Visit the
Molecular Expressions Website

Photo Gallery
Silicon Zoo
Chip Shots
Screen Savers
Web Resources
Java Microscopy
Win Wallpaper
Mac Wallpaper
Custom Photos
Image Use
Contact Us

Thomas Alva Edison

Thomas Alva Edison was born in 1847 in Milan, Ohio. When he was seven, his family moved to Port Huron, Michigan where he remained until he struck out on his own at the age of sixteen. Edison had very little formal education as a child, and was taught at home by his mother the basics in reading, writing and arithmetic. Because of his curiosity he became a voracious reader and at the age of 10, he set up a laboratory in his basement.

Edison began work at age thirteen as a newsboy, and spent much of his free time reading scientific and technical books. He also learned how to operate a telegraph and by the time he was sixteen he was working as a telegrapher full time.

The development of the telegraph was revolutionary in the field of communications. Edison's involvement with this industry allowed him to travel, see the country and gain experience. He worked in several cities before arriving in Boston in 1868. It was at this time that Edison changed his profession from telegrapher to inventor. His first patented invention, an electric vote recorder to be used in congress, was a commercial failure, and he decided that in the future that he would only invent things he was sure that the public would want.

Edison later moved to New York City, and within a year was able to open a workshop in Newark, New Jersey. He was a poor financial manager and by 1875 he began to experience financial problems. Edison asked his father to help him build a new laboratory and machine shop in Menlo Park, New Jersey, and with two associates Charles Batchelor and John Kruesi, Edison achieved his greatest successes in the laboratory and was called the Wizard of Menlo Park. This research and development laboratory was the first of its kind anywhere; it became a model for later, modern research and development facilities such as Bell Laboratories. It was during this period of his life that Edison and his staff were responsible for many inventions and innovations. More patents were issued to Edison than have been issued to any other single person in United States history, a total of 1,093.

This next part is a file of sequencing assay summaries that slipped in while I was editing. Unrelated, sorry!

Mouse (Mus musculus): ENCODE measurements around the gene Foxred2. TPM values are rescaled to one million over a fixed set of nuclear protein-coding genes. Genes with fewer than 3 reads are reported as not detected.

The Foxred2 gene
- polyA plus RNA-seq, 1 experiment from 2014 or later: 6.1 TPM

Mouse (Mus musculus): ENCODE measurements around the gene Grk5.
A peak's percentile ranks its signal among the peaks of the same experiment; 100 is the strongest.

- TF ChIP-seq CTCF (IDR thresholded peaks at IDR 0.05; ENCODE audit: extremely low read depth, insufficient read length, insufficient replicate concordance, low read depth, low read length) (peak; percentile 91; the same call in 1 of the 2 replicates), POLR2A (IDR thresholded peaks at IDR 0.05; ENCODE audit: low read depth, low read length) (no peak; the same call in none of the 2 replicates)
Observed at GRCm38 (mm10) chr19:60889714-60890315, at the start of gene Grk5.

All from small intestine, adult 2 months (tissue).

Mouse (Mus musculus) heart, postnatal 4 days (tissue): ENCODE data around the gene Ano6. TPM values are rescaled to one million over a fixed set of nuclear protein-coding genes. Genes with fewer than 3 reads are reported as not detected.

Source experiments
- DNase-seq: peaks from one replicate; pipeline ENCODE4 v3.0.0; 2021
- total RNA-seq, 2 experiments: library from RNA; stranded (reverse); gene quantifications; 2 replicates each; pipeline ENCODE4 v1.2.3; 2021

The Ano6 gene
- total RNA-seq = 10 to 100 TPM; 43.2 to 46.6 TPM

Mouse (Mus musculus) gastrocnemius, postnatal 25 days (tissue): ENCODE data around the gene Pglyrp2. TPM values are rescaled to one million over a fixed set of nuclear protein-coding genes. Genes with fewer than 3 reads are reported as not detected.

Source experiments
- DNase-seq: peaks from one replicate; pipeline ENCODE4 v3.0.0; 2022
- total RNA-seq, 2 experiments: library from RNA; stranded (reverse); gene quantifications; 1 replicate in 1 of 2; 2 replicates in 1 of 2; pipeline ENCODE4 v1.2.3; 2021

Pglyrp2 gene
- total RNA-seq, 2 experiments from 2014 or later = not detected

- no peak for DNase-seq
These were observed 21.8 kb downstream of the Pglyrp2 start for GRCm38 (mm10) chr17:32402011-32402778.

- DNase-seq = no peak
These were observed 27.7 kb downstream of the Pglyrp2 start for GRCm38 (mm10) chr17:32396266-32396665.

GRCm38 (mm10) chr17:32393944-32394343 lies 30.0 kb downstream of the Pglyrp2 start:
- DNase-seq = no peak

In 1878-1879, Edison worked on the development of a practical incandescent electric light. The concept of electric lighting was being studied by many different inventors, however prior to Edison, no one had invented an incandescent bulb practical for home use. Edison not only invented an incandescent bulb, but also an electric lighting system that contained all the elements necessary to make the incandescent light practical, safe, and economical. Edison searched for the proper "filament" or wire, which when light flowed through it would give good light. He sent people to the jungles of the Amazon and the forests of Japan in his search for the perfect filament material. Edison tested over 6,000 plants, among them were baywood, boxwood, hickory, cedar, flax, bamboo and others. After one and a half years, $40,000, and performing 1,200 experiments, he succeeded. His incandescent lamp, with a filament of carbonized sewing thread, was considered to be a success as it burned for thirteen and one half hours. In December of 1879, Edison's public demonstration of his incandescent lighting system occurred when he lighted the entire Menlo Park laboratory complex.

Thomas Alva Edison died when he was 84 years old, on Sunday, October 18, 1931. He was still experimenting up until the time he died.


Questions or comments? Send us an email.
© 1995-2022 by Michael W. Davidson and The Florida State University. All Rights Reserved. No images, graphics, software, scripts, or applets may be reproduced or used in any manner without permission from the copyright holders. Use of this website means you agree to all of the Legal Terms and Conditions set forth by the owners.
This website is maintained by our
Graphics & Web Programming Team
in collaboration with Optical Microscopy at the
National High Magnetic Field Laboratory.
Last Modification Friday, Nov 13, 2015 at 01:19 PM
Access Count Since December 24, 1999: 125275
Visit the websites of our partners in education: